Mississippi is young. The thousands of years of Native American civilization that predate statehood amount to little more than a commercial break in the saga of geologic time. The state’s colonial history, begun in earnest in 1817, and the modernity that followed, are but the echoes of a handclap.
The nation is fledgling still. The vaulted "castles" of the United States were made oh-so-recently by 19th century industrialists and Vanderbilts. For a human race that measures time in violent conflict, the U.S. has had but one Civil War, capitalized accordingly. The Civil Rights Movement of the 1960s hasn’t really ended. It hasn't been very long.
The chronological gaps between our own and elder brother and sister civilizations – Rome and Britain and Mesopotamia and aboriginal Australia the Mongol dynasties – are not so great in the grand scheme. There is untold history here, and everywhere, to be sure. Where Egypt has incomprehensible pyramids, the American South has the Mississippian mound system, excavated and catalogued but still not fully understood.
The global cycle of conquering and being conquered is devastating in its historic reach and toll, yet myopic in the view of the cosmos, like laps of a toy train around a fixed circuit. Our species is still trying to figure out how to exist with one another on the planet.
Today, our words and ideas are at war again, waged in the streets and at our dinner tables but most often in our pockets – on our devices. We hold the entirety of recorded history in our hands, but it is largely packaged and consumed in reductive pastiche.
“How to attend to suffering and injustice? There is so much of it,” writes Adam Haslett in an introductory passage to James Agee’s long-lost 1936 manuscript, Cotton Tenants.
“… We need filters to prevent ourselves from being swamped, classifications to remove our experiences of the pain of others to a level of endurable abstraction… There are friends and family, whose suffering is ineluctable… And then there is the pain of distant others, people who live in places we’ve never been, news of whose suffering arrives through the media, if it arrives at all… This we either attempt to ignore or treat as an ‘issue,’ an altogether more tractable entity.”
In this new world, we clash over facts in an effort to bring order and make sense. The validity of numbers. The relative “fakeness” of any given piece of news. But pursuit of Truth, with a capital “T”, is not the same as pursuit of fact. Statistics give context to truth. Data supports or challenges our theories and discoveries. Facts tell of the story, but they are not in and of themselves the truth. Fact and truth exist on separate, intersecting planes. Facts can be shorthand. Facts can be clean. Facts can be easy. Truth is unsettled and mercurial. Truth is messy. Truth is hard. In our time, truths are not in fact self-evident. Truth, and the process of courting it, is endlessly and beautifully problematic.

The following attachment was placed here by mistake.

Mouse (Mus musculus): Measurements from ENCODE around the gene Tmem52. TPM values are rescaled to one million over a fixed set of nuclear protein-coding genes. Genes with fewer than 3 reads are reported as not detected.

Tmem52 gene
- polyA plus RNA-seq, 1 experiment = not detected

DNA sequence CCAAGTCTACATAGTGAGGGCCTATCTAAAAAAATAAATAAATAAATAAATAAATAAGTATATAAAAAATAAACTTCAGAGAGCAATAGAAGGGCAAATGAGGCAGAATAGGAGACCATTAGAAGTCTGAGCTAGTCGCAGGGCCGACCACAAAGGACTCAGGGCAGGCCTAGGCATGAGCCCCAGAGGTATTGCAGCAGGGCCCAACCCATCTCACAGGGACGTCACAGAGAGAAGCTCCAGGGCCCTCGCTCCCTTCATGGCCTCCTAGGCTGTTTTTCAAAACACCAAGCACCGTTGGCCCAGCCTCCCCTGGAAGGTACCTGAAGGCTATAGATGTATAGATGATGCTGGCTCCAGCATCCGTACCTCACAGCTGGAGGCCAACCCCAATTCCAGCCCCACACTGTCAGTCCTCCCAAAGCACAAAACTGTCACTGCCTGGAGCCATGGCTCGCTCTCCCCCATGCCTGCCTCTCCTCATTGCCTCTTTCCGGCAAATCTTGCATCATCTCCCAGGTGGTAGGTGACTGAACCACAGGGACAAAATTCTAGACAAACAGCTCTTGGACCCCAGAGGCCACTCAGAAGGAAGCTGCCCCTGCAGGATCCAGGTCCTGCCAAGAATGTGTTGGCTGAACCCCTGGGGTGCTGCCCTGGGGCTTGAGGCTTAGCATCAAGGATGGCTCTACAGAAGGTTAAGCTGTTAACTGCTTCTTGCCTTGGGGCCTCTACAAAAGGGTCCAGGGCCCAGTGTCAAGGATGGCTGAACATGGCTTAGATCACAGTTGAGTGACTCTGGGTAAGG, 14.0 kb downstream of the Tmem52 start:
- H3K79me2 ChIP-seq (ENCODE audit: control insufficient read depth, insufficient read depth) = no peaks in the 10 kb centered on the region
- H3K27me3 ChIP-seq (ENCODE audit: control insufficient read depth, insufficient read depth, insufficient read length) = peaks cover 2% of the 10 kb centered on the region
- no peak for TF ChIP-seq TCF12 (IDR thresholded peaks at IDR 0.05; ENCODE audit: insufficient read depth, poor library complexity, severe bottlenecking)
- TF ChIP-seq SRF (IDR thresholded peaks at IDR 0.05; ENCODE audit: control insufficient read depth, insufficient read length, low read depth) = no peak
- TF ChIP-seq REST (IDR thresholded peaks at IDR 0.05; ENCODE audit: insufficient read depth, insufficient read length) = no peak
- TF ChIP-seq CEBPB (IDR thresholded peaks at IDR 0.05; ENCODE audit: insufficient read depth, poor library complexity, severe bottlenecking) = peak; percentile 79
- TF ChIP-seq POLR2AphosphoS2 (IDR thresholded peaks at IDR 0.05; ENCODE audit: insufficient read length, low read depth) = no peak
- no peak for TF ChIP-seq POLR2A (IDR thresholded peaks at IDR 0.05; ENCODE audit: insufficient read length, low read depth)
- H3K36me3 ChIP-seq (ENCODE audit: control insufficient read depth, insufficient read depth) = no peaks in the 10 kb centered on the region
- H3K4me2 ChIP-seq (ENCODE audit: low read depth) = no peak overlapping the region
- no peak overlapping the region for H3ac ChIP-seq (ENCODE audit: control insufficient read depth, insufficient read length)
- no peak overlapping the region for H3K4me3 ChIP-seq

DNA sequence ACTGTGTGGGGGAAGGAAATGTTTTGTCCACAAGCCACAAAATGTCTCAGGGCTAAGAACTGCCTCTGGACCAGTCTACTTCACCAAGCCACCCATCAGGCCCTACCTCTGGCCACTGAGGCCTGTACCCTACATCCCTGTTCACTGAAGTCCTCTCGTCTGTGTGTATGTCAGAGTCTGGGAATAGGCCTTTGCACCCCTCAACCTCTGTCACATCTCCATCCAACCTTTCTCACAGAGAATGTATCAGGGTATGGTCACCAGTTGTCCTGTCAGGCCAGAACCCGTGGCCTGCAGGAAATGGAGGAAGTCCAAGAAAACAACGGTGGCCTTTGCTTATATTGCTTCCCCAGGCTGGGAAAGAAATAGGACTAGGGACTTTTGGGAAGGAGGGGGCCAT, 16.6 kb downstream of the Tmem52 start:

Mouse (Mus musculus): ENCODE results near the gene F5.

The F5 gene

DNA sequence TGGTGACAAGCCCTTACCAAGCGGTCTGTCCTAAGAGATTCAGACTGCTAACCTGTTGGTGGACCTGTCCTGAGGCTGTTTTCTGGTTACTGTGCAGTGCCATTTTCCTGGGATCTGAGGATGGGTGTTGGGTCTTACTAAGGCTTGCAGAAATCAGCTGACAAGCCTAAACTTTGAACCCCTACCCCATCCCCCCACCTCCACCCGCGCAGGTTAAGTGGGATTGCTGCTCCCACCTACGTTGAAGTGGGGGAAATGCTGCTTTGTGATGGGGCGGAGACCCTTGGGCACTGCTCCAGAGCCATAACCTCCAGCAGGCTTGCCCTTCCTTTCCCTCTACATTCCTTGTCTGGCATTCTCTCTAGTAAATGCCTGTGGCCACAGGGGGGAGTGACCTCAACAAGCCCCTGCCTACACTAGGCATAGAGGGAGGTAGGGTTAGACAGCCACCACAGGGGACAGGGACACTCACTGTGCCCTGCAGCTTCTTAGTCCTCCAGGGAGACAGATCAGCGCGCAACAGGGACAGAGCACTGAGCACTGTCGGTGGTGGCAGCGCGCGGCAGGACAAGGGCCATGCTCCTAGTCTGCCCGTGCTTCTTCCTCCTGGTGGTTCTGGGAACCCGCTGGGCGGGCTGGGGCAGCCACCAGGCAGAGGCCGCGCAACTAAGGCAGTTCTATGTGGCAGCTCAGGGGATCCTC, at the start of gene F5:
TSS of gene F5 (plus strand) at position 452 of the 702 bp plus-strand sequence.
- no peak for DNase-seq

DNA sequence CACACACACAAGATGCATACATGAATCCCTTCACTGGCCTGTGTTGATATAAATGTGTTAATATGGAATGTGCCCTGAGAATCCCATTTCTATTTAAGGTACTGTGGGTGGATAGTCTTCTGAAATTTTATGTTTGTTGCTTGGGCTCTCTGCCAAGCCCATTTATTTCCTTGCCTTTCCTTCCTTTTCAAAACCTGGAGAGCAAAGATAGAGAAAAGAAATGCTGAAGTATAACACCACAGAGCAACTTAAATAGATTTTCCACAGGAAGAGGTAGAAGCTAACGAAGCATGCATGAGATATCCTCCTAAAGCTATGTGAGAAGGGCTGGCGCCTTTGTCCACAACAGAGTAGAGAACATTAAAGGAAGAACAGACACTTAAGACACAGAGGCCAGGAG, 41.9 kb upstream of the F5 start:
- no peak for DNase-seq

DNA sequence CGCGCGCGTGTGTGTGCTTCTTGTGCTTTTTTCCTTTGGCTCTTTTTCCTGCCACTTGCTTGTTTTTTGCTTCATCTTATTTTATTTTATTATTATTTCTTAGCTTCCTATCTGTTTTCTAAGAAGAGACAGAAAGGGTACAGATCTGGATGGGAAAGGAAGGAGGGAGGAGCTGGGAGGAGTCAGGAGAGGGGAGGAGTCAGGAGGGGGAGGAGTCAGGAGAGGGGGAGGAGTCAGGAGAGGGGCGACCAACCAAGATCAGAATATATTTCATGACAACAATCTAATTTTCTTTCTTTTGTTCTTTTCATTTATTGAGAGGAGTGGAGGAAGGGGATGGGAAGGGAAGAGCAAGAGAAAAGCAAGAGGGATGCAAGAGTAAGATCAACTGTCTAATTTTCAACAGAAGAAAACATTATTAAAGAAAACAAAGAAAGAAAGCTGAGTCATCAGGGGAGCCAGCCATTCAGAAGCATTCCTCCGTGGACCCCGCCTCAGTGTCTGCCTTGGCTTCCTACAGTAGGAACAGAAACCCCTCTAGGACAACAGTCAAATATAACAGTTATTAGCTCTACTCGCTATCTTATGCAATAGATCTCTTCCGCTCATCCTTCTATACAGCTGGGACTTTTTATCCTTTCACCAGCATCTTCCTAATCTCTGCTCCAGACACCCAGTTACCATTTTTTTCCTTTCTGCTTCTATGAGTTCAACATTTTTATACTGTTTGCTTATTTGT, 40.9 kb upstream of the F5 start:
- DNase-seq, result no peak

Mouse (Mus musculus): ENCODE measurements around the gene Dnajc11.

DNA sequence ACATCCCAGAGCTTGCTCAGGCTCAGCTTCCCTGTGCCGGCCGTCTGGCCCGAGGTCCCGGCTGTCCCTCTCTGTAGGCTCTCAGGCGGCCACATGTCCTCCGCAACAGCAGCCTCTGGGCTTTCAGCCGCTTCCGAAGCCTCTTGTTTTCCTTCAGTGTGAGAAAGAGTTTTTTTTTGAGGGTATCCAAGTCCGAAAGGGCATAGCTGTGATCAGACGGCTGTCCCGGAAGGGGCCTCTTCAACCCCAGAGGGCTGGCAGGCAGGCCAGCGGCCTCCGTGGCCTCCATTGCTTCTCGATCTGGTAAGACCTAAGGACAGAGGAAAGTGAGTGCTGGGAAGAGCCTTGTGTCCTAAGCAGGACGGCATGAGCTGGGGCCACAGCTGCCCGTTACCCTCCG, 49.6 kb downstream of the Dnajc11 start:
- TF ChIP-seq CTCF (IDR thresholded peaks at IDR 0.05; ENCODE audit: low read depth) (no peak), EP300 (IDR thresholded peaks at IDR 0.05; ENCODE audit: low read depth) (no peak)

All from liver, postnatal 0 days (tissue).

Take modern bluesman Taj Mahal, an innovator of the form who, in the 1970s, saw globe-trotting white bands like the Rolling Stones and Jefferson Airplane draw on and show deference to Southern black musicians like Robert Johnson, Muddy Waters, and Howlin' Wolf. He realized that the genre, and the world, was bigger than it had been for the early blues pioneers.
“This is not a monolith,” says Taj Mahal. “It ain't, ‘I came over on a boat and I picked cotton and now I play guitar.’ No! That's a little bit too limiting.”
I speak of personal, vulnerable, guttural truth, beyond stereotype and dichotomy. Experiential testimony, un-sublimated feelings of love and fear and belonging, unique to any given soul. Truth, as we define it at the Center for Art & Public Exchange, emerges in relation to things and people around us, through firsthand seeing and speaking and listening. In this way, rhetoric is replaced by dialogue. Data points are given flesh, united with the people that the numbers attempt to represent.
Museum professionals talk often of the "original object.” The idea that the real thing, rather than a reproduction, carries some untallied weight and significance. At CAPE, we believe that artists and their ideas can lead viewers to greater understandings about the world. Art allows us to see and challenge things with fresh eyes, and through the eyes of another. But artworks mean nothing without viewers, who bring the necessary agency to make meaning of the material. These viewers - the people - are also “original” and authentic and have much to teach their neighbors and fellow humans. The purpose of CAPE is to use art objects to ignite honest conversation about contemporary social challenges. What one person sees and shares, all who are present can observe. Individuals all have different stories. Taken in their totality, these stories compose more universal truths, with quantifiable benefits for communities – and one hopes, for us all.
Managing Director, Center for Art & Public Exchange